Dick Fosbury: Wikis


Note: Many of our articles have direct quotes from sources you can cite, within the Wikipedia article! This article doesn't yet, but we're working on it! See more info or our list of citable articles.


From Wikipedia, the free encyclopedia

Olympic medal record
Men's Track & Field
Competitor for the  United States
Olympic Games
Gold 1968 Mexico City High Jump

Richard Douglas "Dick" Fosbury (born March 6, 1947 in Portland, Oregon) is a former track and field athlete who revolutionized the high jump event, using a back-first technique, now known as the Fosbury Flop. His method was to sprint diagonally towards the bar, then curve and leap backwards over the bar. He continues to be involved in athletics as President of the World Olympians Association [1]


Fosbury, who was born in Portland, first started experimenting with this new technique at age 16, while attending high school in Medford.[2] He disliked the dominant style of the day, the "straddle method," and began experimenting with the outdated "upright scissors method", which he developed until he was jumping face-up with his legs together.[3] His high-jump technique was named the "Fosbury Flop" by an Oregon reporter. While unorthodox, high jump rules stipulate only that competitors may only jump off one foot at takeoff: there is no rule governing how a competitor crosses the bar, so long as he or she goes over it.

Dick Fosbury provided details on how he came to develop his unique style, when he sat for an interview with ESPN during the 1996 Olympics in Atlanta. That interview was published in February 1998 and can be read at this link:[1]

Fosbury's revolutionary technique was made possible by the introduction of a new landing surface. For over sixty years the high jump landing area was simply a pit of loose sawdust or sand and was only a few inches above ground-level. Jumpers using the scissors technique were able to clear the bar while upright and then land on their feet, while those using the Western Roll or Straddle made a three-point landing on their hands and lead leg. In the late 1950s, American colleges began to use bundles of soft foam rubber, usually held together by a mesh net. These bundles were not only much softer, but were also elevated about 3 feet (1 meter) off the ground. Historic photographs taken at the Drake Relays of the various jumping styles and landing pits can be seen at this link, including pictures of Fosbury:[2] By the early 1960s, American high schools were following the lead of the colleges in acquiring foam rubber landing pits. With the new, softer, elevated landing surface, Fosbury was able to land safely on his back without snapping his neck.

After graduating from Medford High School in 1965, he enrolled at Oregon State University in Corvallis. Fosbury won the 1968 NCAA title using his new technique, as well as the U.S. Olympic Trials.

Fosbury continued to refine his technique, developing a a curved, J-shaped approach run. This allowed him to increase his speed, while the final "curved" steps served to rotate his hips. As his speed increased, so did his elevation. Fosbury made little-to-no use of his arms at takeoff, failing to "pump" them upwards, keeping them down, close to his body: the next generation of floppers would add an arm pump. Fosbury's key discovery was the need to adjust his point-of-takeoff as the bar was raised. His flight through the air described a parabola: as the bar went up in height, he needed more "flight time" so that the top of his arc was achieved as his hips passed over the bar. To increase "flight time", Fosbury moved his takeoff farther and farther away from the bar (and the pit.) Jumpers have a natural tendency to be drawn in closer to the bar and it requires mental discipline to move out, rather than in. By way of comparison, classic Straddle jumpers plant their take-off foot in the same place every time, less than one foot away from a line parallel with the bar. Photographs of Fosbury attempting heights above 7 feet show him taking off nearly four feet (over one meter) out from the bar.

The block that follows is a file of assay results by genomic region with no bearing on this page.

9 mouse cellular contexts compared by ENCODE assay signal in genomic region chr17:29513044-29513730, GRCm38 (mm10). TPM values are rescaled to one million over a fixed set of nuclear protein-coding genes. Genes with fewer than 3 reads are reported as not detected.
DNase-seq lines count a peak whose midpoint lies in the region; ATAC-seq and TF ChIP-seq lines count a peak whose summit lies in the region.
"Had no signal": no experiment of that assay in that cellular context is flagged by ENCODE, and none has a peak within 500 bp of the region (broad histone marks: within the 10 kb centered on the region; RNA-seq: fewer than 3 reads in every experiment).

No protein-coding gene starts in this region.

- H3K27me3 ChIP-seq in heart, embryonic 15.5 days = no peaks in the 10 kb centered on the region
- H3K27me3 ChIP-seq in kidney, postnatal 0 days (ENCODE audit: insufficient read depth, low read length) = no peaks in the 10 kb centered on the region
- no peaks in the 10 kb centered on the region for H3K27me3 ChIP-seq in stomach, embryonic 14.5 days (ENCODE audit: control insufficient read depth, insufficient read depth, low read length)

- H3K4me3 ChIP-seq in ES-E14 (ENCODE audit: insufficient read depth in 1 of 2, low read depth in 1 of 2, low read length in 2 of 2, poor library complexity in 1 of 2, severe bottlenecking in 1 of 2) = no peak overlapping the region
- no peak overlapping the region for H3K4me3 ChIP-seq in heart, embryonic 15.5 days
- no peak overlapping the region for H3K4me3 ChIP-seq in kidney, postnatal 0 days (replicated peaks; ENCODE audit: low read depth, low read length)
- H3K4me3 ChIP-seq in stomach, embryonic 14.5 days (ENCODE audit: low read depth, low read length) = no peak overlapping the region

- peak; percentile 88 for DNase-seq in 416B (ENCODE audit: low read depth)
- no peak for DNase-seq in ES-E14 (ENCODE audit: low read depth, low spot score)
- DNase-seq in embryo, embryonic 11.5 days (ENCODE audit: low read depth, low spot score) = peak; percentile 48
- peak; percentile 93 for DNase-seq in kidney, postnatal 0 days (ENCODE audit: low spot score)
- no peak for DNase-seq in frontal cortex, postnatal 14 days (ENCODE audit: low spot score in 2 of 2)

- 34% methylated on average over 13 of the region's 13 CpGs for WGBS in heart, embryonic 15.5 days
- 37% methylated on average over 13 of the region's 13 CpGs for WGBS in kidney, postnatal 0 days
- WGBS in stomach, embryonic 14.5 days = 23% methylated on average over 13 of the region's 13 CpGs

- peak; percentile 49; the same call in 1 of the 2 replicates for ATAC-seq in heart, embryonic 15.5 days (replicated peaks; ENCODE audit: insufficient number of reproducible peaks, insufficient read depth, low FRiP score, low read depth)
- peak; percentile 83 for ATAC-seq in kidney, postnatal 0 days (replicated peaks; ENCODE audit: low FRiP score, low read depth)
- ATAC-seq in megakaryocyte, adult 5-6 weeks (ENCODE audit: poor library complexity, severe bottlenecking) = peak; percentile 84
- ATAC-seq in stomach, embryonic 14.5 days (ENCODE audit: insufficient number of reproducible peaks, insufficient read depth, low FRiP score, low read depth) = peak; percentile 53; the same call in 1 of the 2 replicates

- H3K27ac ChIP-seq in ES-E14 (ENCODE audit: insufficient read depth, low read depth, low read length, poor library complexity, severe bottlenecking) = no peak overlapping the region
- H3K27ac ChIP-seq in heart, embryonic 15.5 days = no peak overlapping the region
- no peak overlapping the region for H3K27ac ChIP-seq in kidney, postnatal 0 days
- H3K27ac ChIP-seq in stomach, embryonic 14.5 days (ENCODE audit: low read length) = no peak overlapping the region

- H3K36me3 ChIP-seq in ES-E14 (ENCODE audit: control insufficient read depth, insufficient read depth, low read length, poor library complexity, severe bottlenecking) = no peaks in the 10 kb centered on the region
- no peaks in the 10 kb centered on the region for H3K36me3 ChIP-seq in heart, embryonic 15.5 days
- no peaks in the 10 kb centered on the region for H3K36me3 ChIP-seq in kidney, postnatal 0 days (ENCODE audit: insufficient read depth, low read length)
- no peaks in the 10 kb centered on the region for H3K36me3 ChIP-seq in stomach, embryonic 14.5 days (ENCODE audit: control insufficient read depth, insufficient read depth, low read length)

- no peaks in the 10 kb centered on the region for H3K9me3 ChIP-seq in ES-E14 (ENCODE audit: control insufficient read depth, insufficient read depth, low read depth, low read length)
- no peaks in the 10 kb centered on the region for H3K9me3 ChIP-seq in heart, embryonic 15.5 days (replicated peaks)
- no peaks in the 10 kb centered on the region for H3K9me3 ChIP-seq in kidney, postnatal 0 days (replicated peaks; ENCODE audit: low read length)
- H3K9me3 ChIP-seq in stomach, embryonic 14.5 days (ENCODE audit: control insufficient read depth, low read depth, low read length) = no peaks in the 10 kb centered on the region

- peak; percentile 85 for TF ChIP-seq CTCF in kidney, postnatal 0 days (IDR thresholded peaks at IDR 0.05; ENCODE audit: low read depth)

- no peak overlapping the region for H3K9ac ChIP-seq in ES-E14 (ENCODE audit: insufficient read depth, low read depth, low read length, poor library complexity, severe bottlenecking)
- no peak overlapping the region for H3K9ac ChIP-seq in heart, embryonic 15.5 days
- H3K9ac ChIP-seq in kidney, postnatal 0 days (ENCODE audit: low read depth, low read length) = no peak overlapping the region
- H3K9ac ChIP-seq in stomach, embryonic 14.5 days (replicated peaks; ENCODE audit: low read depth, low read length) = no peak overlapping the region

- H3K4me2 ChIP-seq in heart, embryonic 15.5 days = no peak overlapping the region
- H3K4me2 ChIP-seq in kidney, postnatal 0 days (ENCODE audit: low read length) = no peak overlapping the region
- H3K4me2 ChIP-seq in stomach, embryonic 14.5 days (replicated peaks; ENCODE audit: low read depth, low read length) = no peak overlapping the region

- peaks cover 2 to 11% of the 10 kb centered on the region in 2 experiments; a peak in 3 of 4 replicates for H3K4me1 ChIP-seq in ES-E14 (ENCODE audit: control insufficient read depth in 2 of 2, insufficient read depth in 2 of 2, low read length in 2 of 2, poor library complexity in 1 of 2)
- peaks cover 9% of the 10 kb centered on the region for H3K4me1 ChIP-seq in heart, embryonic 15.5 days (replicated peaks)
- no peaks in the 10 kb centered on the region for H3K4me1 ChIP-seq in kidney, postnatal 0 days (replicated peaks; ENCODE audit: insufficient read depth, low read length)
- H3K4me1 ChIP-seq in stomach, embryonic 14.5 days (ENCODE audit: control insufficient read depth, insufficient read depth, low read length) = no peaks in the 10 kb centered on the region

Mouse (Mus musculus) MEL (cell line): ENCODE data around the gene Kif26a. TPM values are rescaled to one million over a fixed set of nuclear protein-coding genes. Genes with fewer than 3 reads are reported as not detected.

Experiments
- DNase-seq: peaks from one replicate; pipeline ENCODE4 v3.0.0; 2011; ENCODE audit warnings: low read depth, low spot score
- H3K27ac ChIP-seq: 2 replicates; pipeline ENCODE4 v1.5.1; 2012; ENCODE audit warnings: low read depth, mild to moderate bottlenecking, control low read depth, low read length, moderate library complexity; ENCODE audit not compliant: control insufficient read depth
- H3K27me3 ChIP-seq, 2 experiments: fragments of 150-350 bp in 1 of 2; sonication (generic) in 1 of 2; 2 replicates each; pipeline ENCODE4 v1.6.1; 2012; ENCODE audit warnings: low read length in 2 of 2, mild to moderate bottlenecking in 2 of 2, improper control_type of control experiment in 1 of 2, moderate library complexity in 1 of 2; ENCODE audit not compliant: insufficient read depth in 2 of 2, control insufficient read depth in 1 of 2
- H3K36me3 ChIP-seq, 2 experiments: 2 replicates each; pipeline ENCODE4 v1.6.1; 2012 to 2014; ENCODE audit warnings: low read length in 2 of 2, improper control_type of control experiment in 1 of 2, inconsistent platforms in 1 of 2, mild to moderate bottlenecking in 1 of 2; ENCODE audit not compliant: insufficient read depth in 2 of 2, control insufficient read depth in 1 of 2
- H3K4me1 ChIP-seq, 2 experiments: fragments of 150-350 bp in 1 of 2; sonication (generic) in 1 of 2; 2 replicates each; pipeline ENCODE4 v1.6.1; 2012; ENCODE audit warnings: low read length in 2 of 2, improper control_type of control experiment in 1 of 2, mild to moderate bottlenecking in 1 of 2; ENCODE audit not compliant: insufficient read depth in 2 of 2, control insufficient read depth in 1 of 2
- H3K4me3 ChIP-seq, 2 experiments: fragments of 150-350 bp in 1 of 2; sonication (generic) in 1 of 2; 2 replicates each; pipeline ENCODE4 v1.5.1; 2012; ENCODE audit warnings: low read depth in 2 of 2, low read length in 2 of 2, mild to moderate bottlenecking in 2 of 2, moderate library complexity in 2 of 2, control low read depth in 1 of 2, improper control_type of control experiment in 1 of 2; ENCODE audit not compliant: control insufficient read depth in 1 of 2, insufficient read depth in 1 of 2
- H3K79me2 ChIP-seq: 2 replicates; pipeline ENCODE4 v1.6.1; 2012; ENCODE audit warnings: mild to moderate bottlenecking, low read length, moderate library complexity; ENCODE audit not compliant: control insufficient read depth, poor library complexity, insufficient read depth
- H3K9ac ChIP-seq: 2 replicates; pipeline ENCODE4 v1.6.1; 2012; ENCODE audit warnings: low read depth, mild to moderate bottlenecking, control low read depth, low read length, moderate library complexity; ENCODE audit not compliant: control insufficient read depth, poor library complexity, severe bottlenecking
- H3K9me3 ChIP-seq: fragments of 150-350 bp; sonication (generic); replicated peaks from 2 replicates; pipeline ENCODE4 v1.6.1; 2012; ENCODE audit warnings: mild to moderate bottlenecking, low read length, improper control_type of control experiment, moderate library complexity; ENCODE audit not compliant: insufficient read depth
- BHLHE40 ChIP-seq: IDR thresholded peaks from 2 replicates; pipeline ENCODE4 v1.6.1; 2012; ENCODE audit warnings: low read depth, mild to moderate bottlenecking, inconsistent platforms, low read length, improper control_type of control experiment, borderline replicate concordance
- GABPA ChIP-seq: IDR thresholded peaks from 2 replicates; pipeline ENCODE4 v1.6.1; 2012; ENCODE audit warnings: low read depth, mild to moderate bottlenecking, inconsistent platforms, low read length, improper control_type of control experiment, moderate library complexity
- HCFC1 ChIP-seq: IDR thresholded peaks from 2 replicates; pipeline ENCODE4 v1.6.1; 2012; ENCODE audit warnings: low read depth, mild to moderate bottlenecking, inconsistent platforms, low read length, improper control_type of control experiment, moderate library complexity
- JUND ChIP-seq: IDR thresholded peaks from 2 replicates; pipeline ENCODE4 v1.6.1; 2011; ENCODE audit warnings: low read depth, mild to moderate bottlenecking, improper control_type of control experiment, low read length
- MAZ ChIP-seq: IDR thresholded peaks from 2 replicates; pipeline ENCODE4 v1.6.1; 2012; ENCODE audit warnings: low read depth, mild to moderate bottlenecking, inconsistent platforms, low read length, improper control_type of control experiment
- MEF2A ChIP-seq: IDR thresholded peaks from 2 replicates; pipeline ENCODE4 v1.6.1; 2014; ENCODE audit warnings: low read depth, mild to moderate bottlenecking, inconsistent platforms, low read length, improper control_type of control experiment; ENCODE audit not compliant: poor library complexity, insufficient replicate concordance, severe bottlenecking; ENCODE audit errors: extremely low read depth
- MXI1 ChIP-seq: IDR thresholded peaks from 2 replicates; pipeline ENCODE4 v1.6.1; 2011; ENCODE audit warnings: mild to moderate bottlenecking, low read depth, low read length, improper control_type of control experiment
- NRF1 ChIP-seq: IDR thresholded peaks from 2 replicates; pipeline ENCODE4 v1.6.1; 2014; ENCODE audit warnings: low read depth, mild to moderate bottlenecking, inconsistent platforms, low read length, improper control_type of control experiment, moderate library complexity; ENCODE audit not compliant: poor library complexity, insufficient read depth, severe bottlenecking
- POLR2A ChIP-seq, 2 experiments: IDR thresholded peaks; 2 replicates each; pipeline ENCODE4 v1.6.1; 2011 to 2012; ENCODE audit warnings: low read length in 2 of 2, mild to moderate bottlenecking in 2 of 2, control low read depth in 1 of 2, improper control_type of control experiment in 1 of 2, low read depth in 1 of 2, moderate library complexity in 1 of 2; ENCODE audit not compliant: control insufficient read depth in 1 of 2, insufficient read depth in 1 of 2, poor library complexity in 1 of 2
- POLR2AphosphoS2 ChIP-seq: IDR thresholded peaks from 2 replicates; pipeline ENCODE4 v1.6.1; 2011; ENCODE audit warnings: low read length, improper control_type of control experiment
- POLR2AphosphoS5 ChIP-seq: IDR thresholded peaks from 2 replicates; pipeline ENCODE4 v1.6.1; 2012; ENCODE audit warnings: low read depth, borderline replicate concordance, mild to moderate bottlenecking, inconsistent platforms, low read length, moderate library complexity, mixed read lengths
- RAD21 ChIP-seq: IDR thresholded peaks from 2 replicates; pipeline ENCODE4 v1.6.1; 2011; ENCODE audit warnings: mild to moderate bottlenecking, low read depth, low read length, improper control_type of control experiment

At the 1968 Olympics in Mexico City, he took the gold medal and set a new Olympic record at 2.24 meters (7 feet 4.25 inches), displaying the potential of the new technique. Despite the initial skeptical reactions from the high jumping community, the "Fosbury Flop" quickly gained acceptance. In the Finals competition, only three jumpers cleared 2.20 meters (7 feet 2.5 inches), and Fosbury was in the lead by virtue of having cleared every height on his first attempt. At the next height, 2.22 m (7 feet 3.25 inches), Fosbury again cleared the bar on his first jump. His teammate, Ed Caruthers, cleared on his second effort, while Valentin Gavrilov of the Soviet Union missed on all three attempts and earned the bronze medal (third place.)[4] The bar was raised to 2.24 meters, which would be new Olympic and United States records. Fosbury missed on his first two attempts, but cleared on his third, while Caruthers missed on all three of his attempts.[5]

Four years later, in Munich, 28 of the 40 competitors used Fosbury's technique. By 1980, thirteen of the sixteen Olympic finalists used it. [6] Of the 36 Olympic medalists in the event from 1972 through 2000, 34 used "the Flop".[3] Today it is the most popular high jumping technique in modern high jumping.[7]

Personal life

Fosbury graduated from OSU in 1972 with a degree in civil engineering and is the co-owner of Galena Engineering, Inc. in Ketchum, Idaho, where he has lived since 1977.[8]

In March 2008, Fosbury was diagnosed with stage one lymphoma. He had surgery a month later to remove a cancerous tumor engulfing his lower vertebra. Due to concerns about tumor's proximity to the spine, it was not completely removed and he was put on a chemotherapy regimen. [9] In March 2009 Fosbury announced that he was in remission.[10]


Got something to say? Make a comment.
Your name
Your email address